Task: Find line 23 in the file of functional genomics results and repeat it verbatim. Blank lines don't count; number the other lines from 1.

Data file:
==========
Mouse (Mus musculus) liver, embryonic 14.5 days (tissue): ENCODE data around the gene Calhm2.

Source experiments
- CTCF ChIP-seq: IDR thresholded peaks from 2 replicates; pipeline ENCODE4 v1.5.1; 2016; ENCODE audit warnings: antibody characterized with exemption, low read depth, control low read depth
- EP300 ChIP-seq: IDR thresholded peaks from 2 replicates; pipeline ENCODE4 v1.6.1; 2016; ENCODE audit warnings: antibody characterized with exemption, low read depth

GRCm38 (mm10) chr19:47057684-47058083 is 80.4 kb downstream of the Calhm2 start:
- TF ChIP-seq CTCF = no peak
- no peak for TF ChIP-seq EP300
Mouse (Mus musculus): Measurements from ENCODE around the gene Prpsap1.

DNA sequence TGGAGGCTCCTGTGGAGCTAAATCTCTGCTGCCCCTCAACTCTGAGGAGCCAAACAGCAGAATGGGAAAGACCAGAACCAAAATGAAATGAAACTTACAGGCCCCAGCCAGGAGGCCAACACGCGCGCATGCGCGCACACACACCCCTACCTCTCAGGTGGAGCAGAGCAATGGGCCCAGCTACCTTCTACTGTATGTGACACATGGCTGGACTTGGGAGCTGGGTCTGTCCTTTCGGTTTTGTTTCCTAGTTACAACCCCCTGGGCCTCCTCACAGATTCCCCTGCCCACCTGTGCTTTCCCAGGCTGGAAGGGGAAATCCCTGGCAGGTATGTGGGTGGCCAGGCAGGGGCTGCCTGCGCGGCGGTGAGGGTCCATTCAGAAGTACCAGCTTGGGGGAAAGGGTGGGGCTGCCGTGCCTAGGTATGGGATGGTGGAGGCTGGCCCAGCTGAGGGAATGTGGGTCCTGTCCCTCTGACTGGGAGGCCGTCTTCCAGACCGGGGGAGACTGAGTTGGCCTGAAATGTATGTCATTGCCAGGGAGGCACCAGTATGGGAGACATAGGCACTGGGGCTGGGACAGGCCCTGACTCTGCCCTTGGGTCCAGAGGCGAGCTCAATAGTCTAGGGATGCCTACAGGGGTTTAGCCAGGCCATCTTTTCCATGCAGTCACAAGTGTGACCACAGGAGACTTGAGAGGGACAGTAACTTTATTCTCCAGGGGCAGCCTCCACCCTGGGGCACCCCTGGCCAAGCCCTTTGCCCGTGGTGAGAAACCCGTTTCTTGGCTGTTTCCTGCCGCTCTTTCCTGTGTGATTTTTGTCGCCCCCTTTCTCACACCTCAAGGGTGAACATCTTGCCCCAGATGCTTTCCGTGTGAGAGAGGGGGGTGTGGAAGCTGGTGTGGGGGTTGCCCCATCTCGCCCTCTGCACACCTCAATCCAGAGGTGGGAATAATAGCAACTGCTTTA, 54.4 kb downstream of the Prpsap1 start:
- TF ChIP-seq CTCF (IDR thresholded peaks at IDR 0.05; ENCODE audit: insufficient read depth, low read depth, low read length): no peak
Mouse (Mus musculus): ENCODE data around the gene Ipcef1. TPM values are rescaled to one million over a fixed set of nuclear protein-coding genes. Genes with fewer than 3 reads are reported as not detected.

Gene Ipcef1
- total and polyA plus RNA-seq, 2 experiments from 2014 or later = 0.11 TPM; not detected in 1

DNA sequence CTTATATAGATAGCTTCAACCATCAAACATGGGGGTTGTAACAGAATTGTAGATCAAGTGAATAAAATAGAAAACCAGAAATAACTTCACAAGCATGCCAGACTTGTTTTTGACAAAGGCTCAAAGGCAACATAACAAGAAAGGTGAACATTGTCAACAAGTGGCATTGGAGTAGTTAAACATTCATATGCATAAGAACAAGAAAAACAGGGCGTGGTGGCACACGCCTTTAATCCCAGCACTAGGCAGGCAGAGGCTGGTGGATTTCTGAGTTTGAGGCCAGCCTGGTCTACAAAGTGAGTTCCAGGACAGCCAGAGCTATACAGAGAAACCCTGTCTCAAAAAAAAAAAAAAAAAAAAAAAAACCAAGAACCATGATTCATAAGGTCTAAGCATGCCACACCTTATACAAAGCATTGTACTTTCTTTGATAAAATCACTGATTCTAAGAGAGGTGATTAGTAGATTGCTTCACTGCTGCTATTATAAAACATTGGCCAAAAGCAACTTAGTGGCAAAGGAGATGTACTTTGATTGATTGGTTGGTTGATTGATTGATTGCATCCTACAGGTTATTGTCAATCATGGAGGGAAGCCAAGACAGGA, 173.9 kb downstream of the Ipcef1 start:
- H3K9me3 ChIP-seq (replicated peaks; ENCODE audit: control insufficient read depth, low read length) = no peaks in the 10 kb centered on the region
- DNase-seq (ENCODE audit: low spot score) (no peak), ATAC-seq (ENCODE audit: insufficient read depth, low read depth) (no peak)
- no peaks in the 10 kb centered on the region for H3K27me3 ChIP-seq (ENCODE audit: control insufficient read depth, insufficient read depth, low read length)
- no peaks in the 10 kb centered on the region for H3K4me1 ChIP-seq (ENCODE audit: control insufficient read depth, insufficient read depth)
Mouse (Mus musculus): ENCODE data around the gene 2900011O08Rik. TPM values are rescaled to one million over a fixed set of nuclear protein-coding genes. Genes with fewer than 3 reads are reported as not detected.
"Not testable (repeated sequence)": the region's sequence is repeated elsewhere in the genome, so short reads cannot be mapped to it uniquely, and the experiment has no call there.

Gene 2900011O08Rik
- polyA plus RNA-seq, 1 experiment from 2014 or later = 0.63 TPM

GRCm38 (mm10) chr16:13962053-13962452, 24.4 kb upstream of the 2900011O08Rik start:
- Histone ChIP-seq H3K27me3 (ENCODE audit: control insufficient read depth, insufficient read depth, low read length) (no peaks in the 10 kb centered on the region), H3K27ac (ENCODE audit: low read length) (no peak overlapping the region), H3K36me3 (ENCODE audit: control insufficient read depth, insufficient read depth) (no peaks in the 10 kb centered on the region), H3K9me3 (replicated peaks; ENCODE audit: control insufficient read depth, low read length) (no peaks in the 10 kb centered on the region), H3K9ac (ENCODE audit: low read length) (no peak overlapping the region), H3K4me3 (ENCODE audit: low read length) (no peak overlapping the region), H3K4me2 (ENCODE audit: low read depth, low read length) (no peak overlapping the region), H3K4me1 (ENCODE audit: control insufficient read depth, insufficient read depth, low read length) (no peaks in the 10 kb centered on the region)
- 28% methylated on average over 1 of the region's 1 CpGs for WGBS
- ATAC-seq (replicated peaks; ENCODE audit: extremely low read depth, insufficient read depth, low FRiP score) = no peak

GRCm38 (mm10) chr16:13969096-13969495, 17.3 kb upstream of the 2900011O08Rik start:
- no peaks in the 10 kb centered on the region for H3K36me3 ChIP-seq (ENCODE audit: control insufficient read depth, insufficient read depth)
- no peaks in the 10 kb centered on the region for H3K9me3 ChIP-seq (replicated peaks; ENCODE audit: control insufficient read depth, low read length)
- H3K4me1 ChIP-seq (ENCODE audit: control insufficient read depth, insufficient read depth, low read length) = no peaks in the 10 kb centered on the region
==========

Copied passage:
GRCm38 (mm10) chr16:13962053-13962452, 24.4 kb upstream of the 2900011O08Rik start: